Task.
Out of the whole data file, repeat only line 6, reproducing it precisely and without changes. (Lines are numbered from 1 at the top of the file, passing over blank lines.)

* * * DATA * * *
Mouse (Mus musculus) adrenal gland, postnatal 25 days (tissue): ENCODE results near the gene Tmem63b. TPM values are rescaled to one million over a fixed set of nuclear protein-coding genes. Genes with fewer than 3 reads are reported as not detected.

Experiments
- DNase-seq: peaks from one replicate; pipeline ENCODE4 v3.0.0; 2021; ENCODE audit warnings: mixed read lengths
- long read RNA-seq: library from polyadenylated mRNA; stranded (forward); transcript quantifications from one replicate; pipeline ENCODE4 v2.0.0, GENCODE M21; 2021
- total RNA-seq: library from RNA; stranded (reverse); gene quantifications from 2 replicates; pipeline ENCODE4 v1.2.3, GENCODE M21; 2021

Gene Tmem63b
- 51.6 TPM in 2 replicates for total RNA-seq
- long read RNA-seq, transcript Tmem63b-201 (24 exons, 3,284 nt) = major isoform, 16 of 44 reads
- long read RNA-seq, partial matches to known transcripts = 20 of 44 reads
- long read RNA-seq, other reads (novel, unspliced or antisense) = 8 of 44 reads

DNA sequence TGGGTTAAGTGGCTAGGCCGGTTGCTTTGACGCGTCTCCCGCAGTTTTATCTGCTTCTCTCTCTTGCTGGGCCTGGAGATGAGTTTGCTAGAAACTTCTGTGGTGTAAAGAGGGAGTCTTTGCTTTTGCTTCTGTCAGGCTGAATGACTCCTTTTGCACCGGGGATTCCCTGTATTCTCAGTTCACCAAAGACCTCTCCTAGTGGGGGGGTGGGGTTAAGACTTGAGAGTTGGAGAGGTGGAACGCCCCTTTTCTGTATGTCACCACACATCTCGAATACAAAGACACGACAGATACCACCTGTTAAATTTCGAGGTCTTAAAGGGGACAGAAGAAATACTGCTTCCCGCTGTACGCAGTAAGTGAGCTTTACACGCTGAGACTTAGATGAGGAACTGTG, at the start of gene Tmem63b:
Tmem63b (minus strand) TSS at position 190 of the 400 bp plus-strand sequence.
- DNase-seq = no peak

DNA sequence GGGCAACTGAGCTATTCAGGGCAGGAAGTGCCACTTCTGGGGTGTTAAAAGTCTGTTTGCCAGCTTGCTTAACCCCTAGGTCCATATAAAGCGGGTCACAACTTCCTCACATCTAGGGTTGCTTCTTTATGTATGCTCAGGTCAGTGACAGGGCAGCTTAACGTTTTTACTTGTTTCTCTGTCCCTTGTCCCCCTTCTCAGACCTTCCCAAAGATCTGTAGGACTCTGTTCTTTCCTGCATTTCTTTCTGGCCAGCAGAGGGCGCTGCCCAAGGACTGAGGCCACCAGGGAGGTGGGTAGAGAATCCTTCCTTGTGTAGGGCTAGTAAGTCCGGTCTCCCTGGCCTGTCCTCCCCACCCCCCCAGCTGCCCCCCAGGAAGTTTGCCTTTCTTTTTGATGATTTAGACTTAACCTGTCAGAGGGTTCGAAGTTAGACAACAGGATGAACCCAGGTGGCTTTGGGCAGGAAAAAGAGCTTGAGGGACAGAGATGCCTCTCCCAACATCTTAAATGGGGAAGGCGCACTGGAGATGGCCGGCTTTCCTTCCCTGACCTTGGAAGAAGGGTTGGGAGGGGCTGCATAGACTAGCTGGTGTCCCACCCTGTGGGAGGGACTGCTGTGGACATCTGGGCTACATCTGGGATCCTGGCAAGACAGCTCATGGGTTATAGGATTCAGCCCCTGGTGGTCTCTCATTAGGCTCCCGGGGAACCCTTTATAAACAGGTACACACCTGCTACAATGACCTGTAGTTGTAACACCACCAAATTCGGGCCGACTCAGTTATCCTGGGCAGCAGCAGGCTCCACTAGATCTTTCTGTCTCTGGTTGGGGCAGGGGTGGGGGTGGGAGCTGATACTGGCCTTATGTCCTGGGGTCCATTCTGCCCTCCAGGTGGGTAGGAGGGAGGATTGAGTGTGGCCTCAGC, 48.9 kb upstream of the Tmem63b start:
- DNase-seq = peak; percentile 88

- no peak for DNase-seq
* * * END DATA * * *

Gene Tmem63b